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When Chickenpox Strikes Again


Updated July 28, 2011

Image provided by an anonymous About.com reader

Chickenpox is an itchy, sometimes painful rash caused by the varicella-zoster virus. When I was a kid, almost everybody got chickenpox, dealt with the itching and the pain, then it typically scabbed over in a week or two and was gone. It was like a rite of passage for school children everywhere. The good news was, once you got it you were done forever, or so we thought.

Unfortunately, that's not entirely true. As it turns out, the varicella virus can survive dormant in your system for many years, rearing its ugly head when you least expect it in a more painful version of the rash. Only this time, the virus appears as shingles rather than chickenpox.

Shingles is a painful condition that can range from very minor, with little or no rash, to quite severe. It will only appear on one side of the body and will cluster over a nerve bundle -- usually starting from the spine and working its way around the body.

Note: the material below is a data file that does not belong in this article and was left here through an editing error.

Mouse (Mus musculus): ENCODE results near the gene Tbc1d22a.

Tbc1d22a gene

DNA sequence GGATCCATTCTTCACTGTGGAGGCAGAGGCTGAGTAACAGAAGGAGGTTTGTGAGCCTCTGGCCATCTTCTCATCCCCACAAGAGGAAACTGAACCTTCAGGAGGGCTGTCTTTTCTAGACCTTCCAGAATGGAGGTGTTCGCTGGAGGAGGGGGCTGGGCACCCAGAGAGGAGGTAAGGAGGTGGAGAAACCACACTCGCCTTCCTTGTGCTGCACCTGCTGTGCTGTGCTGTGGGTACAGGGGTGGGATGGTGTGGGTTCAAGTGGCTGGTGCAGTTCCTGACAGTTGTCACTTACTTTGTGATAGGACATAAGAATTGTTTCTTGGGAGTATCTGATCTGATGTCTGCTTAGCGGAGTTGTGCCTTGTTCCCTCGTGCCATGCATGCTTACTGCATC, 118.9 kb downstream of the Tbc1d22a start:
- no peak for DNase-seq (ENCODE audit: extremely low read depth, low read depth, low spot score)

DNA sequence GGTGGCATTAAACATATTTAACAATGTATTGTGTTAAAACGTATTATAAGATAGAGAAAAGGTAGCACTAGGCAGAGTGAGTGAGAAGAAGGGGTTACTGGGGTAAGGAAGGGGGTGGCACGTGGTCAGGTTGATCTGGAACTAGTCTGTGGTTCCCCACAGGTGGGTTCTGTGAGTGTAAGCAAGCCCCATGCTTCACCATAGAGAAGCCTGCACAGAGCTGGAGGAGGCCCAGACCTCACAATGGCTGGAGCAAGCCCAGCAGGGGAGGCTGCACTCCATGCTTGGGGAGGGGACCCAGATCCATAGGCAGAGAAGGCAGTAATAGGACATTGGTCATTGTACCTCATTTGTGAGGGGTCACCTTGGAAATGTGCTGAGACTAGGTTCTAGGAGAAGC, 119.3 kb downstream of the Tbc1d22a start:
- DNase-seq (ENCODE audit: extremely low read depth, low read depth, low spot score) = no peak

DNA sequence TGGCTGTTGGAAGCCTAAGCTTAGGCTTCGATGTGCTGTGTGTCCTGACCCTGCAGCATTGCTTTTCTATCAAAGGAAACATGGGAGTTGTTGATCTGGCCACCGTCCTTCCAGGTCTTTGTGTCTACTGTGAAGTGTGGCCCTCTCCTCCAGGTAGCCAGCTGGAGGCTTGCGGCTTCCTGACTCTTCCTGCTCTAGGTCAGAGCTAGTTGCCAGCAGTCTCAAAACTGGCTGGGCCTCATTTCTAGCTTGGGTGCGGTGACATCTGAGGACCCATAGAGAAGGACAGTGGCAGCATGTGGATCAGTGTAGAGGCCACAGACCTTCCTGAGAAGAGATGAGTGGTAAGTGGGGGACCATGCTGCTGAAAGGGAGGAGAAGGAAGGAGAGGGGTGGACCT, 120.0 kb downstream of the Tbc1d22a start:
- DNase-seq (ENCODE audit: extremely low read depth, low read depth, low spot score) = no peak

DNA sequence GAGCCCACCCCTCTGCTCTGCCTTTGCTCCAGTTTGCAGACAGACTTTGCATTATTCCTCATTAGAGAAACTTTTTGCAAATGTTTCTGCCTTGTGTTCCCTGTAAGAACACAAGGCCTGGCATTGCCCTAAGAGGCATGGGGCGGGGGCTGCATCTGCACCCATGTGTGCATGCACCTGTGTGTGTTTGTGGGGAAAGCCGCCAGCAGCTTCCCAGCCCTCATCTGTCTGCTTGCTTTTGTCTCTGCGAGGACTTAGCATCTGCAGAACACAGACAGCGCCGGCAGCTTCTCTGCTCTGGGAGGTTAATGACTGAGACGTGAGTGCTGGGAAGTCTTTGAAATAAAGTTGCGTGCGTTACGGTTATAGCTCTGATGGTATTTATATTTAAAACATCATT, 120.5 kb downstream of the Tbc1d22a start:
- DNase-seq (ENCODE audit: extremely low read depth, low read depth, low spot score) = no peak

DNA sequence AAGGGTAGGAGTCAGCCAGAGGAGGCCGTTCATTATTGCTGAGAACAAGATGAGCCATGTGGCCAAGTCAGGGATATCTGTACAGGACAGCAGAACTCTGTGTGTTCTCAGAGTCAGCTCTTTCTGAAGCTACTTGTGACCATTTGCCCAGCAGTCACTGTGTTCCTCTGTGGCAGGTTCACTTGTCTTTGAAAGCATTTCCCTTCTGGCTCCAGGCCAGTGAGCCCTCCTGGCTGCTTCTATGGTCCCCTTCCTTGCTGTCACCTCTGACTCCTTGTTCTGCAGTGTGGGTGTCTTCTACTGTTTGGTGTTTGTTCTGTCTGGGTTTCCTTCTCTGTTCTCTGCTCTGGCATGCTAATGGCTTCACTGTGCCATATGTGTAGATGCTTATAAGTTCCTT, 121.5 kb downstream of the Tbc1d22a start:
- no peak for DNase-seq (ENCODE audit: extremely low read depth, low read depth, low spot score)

Shingles Might Seem Like Something Else

This image was submitted by an About.com reader who believed he'd been bitten by a spider. He thought he was having a reaction to the bite. He indicated in his spider bite picture submission that he wasn't planning on seeing a doctor because this rash wasn't bothering him too badly.

There's no way to know for sure what's causing this rash, at least not from a photo on the internet. However, it resembles a shingles outbreak enough that a trip to the doctor would be a very good idea.

Even if a shingles outbreak doesn't seem too painful at first, it can result in severe long term pain -- what's known as post-herpetic neuralgia -- particularly in the elderly. Go to the doctor when you develop a rash on one side of the body or face, especially if it starts at the spine and spreads in a line. Generally, the earlier treatment starts, the better the results.

The good news is that in today's world, you can take steps to prevent chickenpox and shingles. There are now vaccines for both. Kids can get a shot to protect from chickenpox, and adults can get one for shingles.

Have a rash or think you have a spider bite and want to share? Submit a picture of your rash or your spider bite.

Any opinions expressed here are for educational purposes only and are not intended for diagnosis.

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